The half-hour documentary on Radio 4 yesterday, Hell is Other People, raised some interesting issues for those of us who struggle to put ourselves across confidently in one context or another. Unfortunately, the programme’s brevity meant it presented a somewhat skewed and simplistic impression of these issues but, nevertheless, it’s gratifying to hear social anxiety discussed on the BBC airwaves.
Social anxiety and social phobia are terms used to describe being excessively nervous about interacting with fellow humans. Although technically it encompasses fear of public speaking, social anxiety/social phobia tends to refer to fear experienced in unstructured social situations, such as parties or conversations at a bus stop. While it’s generally considered socially acceptable to be afraid of public speaking, far less sympathy is expressed for those who would rather go hungry if getting hold of some food involves having to talk to someone. Really, though, these are two sides of the same coin.
In our initial correspondence, many of my clients make comments along the lines of: “It’s funny, in small groups I have no trouble interacting with people. I’m not shy. Actually, I’m the life and soul of the party. But as soon as I’m asked to give a presentation I get into a panic”. (For ‘presentation’ read also lecture, training course, speech or any other form of public speaking.) My guess is that a survey of the nation would point to this being the ‘normal’ way round, yet, as Byron Vincent demonstrates in the radio programme, some people feel safer on stage with a few hundred in the audience than they do around a table in the pub chatting with a few friends.
Whether you fear addressing a group but enjoy one-to-one conversation or vice versa, it’s useful to remember that other people feel the opposite. It’s useful because it puts the activity into perspective and reveals the irrationality of the fear. If what terrifies you lies well within the comfort zone of another human being, this shows how subjective your fear is – and thus, that you can change how you feel about it. Some people are afraid of flying, for example. If you’re not, you probably find it hard to identify with the paralysing anxiety suffered by those who are – and the same principle applies in social and public situations. Social phobia and public-speaking phobia are genuine and horrible, but they are unfounded.
These fears can be overcome, without a doubt, by anybody and everybody, but that’s not to say it’ll happen easily or without a lot of work. This was an aspect of Hell is Other People that I found frustrating and potentially misleading: the condensed nature of the programme risks giving the impression that conquering social anxiety is simply a question of putting a few theories into practice and Bob’s your uncle. In reality, whether it’s macro or micro interactions that scare you, there’s a great deal of mental discipline involved in freeing yourself of a phobia and your liberation will be a process, not an event. If you have a bad day, this is not a sign you’ve failed and the theories are rubbish, it’s a blip on your upward trajectory.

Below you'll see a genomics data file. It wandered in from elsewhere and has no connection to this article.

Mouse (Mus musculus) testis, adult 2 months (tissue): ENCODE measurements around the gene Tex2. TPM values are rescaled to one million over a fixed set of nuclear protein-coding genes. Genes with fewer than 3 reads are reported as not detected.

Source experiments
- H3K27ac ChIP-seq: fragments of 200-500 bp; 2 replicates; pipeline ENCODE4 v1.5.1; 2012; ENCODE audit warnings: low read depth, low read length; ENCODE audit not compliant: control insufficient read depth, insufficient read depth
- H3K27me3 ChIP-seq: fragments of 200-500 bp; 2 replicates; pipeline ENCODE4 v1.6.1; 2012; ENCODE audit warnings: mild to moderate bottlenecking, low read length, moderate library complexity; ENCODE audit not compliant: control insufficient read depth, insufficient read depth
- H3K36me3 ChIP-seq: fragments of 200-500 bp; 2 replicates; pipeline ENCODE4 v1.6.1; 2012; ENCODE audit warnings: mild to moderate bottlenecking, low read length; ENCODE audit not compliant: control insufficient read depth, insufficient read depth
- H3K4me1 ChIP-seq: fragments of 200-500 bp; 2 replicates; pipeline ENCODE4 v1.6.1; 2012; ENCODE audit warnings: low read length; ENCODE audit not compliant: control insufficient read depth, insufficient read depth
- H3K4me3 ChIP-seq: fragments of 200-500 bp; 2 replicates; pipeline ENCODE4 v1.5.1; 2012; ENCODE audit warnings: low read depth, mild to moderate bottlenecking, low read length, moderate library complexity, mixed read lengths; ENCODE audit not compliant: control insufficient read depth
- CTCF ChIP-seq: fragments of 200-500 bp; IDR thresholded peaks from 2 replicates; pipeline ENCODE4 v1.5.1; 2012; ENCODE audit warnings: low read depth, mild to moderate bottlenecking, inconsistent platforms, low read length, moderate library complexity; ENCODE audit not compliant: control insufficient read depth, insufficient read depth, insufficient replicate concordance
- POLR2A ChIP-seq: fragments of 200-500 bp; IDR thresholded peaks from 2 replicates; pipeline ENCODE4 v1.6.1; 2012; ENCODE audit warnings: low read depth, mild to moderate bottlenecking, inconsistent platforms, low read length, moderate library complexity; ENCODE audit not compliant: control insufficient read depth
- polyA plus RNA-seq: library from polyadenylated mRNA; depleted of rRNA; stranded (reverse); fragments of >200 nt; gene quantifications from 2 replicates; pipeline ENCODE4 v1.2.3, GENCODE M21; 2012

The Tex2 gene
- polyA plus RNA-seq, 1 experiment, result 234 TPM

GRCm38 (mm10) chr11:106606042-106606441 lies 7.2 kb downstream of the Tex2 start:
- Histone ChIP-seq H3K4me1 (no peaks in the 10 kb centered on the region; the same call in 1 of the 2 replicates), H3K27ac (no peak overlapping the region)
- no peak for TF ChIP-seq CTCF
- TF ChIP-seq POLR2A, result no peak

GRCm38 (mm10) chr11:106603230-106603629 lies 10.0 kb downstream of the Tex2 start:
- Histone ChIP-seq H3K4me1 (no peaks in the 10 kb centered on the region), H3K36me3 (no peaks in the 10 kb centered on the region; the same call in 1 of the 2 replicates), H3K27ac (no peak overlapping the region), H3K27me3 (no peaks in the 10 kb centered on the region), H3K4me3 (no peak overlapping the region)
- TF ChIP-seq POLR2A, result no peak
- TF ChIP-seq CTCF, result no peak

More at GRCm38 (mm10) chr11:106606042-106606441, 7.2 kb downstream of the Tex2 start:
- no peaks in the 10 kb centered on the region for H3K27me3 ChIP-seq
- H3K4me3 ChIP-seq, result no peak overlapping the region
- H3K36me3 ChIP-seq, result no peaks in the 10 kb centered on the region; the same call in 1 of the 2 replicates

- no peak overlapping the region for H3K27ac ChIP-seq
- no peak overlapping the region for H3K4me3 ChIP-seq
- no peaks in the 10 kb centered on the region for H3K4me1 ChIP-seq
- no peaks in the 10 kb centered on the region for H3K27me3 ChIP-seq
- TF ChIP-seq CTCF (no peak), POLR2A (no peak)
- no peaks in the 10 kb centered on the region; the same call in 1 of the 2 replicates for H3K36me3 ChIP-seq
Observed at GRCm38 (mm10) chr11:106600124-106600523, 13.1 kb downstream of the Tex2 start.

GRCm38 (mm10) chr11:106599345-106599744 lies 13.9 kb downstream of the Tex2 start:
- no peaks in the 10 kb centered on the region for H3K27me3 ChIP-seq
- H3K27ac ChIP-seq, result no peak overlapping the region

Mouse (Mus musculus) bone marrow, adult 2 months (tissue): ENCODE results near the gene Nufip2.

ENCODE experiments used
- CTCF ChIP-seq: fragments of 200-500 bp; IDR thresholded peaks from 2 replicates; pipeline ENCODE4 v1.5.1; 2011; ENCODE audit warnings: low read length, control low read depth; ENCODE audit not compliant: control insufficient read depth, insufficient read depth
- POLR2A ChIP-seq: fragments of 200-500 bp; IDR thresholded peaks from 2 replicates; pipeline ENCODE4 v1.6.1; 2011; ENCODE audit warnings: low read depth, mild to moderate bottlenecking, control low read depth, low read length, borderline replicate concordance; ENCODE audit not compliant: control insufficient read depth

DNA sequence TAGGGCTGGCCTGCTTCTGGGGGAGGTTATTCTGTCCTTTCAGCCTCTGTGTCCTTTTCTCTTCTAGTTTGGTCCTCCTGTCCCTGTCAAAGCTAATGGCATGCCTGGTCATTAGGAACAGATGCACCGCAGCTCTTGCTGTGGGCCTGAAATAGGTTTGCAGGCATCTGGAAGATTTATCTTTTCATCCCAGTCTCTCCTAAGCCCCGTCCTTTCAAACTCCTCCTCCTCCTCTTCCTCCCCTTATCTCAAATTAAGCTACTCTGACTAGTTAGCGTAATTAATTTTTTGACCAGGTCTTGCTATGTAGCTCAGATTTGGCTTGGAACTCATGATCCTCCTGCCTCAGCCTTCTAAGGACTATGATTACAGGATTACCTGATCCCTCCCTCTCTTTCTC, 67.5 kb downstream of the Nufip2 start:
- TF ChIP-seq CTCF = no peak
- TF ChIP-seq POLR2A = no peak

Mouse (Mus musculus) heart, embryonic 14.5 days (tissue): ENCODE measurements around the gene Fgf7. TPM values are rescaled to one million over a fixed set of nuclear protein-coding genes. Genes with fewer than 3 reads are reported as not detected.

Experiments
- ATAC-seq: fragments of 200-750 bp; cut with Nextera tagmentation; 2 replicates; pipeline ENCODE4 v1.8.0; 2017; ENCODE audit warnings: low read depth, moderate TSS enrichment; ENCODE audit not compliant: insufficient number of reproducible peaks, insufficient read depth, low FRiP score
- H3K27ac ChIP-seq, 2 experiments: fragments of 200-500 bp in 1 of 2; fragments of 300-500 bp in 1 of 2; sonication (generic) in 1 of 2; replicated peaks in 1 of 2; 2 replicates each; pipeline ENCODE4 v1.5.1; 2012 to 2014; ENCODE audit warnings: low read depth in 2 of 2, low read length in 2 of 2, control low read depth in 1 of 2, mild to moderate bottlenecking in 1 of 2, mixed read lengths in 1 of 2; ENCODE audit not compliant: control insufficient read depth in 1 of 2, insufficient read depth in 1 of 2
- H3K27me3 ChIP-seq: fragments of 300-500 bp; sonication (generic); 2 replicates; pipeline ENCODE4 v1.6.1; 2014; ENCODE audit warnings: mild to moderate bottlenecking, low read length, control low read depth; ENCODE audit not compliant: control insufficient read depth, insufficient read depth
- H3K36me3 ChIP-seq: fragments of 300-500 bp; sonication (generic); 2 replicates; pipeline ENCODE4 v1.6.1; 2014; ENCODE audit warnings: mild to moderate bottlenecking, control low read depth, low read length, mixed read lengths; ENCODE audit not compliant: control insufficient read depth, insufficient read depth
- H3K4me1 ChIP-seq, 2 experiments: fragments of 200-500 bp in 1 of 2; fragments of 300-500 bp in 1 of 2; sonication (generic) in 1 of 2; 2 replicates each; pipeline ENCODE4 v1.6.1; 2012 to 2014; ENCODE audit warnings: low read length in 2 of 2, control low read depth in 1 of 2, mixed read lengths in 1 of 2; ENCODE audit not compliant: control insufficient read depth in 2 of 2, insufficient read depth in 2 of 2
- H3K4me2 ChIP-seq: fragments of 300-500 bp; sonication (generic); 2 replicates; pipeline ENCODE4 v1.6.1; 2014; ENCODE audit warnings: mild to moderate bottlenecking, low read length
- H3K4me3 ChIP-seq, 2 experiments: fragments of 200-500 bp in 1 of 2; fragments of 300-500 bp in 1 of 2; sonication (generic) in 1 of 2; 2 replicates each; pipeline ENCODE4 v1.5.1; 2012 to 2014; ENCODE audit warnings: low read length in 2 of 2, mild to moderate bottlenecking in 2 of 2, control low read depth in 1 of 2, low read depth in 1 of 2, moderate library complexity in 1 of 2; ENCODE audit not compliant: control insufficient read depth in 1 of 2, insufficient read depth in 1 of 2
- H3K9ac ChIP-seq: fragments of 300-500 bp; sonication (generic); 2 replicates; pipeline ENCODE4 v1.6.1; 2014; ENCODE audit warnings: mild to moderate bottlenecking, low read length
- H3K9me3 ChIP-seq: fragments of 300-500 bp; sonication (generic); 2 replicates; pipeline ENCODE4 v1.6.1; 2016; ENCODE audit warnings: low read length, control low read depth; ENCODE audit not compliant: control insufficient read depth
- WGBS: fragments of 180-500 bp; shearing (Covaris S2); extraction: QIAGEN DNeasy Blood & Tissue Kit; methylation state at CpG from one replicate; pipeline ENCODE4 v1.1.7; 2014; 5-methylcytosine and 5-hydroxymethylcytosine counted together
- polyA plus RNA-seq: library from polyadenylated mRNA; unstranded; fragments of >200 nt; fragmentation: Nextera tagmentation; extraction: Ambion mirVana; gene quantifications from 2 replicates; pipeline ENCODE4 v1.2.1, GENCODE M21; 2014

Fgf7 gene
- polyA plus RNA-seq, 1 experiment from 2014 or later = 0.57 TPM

But it’s not only about mental discipline. The psychological work on strengthening your self-esteem and robustness is vitally important but it’s only half of the answer: you also need to prepare carefully and avoid setting yourself up for failure.
If your fear is of public speaking, you’re lucky because the procedure is straightforward. Make sure you know exactly what you’re going to say and familiarise yourself with the techniques of effective delivery. Practise until you’re completely in control. In the vast majority of cases, this will be more or less all you need to do to overcome your fear.
If you’re anxious about informal interactions, it’s more difficult to prepare for these, though you can do a lot more than you may realise. For example, if you know what sort of subjects are likely to come up, you can rehearse out loud any contributions you’d like to make to the discussion. And you can prepare the ground before you speak. Instead of starting a conversation with someone who’s focused elsewhere, either talk to somebody who looks more ready to chat, or give your remark some preamble to get the person’s attention before you say what you want to say. Don’t make it harder for yourself than it needs to be. (If you’d like some help with less structured social/professional situations, such as interviews or learning to speak up more confidently in meetings, do get in touch.)
Whichever side you’re approaching from, if you’re anxious about talking to people, you can change this! Just remember, as you picture a situation that fills you with dread: some people love doing this… and you can learn to too.